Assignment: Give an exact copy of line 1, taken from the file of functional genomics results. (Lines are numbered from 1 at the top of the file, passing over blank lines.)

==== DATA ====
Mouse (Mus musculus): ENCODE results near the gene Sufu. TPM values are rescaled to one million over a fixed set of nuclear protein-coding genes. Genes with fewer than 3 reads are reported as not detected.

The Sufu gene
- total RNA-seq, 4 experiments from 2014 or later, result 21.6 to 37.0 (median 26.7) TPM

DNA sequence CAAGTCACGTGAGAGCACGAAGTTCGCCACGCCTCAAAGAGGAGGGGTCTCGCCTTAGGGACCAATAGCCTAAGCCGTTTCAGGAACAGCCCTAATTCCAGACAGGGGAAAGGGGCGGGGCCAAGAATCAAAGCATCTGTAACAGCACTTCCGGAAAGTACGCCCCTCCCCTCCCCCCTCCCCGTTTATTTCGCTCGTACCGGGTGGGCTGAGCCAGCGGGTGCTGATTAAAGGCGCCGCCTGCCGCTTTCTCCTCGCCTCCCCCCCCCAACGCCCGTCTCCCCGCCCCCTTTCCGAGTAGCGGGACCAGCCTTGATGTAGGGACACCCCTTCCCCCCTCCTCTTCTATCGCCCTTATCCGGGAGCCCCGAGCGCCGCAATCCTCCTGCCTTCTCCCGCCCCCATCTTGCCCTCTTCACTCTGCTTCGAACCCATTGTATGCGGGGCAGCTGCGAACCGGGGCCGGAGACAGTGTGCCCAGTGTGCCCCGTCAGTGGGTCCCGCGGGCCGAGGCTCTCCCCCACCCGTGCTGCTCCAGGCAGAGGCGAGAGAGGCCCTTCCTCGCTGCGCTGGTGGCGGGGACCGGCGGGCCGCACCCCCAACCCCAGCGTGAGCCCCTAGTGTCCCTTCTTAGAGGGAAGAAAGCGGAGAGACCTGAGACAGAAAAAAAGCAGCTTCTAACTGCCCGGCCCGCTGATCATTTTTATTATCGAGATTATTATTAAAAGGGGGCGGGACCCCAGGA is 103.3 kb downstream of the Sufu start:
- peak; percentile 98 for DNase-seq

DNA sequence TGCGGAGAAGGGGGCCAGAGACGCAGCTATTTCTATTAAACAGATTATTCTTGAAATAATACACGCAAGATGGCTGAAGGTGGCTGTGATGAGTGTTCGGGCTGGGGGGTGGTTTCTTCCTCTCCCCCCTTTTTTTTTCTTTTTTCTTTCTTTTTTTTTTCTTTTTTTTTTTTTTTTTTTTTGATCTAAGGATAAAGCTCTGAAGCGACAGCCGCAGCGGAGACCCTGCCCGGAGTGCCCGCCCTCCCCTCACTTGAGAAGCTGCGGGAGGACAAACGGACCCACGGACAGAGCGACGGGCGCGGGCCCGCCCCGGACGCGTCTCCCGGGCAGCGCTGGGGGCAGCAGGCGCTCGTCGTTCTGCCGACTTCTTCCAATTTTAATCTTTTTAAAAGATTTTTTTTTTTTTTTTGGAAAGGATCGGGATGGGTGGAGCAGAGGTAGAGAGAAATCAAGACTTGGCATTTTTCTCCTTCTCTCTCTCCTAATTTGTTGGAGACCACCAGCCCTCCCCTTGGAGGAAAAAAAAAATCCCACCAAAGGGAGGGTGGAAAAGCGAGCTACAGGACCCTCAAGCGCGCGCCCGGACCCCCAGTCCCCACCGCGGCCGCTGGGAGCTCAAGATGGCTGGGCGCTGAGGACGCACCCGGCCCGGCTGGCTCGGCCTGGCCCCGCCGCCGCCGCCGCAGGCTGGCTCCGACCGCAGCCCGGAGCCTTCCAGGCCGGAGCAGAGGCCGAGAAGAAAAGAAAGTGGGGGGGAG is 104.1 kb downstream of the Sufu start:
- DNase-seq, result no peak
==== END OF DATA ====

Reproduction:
Mouse (Mus musculus): ENCODE results near the gene Sufu. TPM values are rescaled to one million over a fixed set of nuclear protein-coding genes. Genes with fewer than 3 reads are reported as not detected.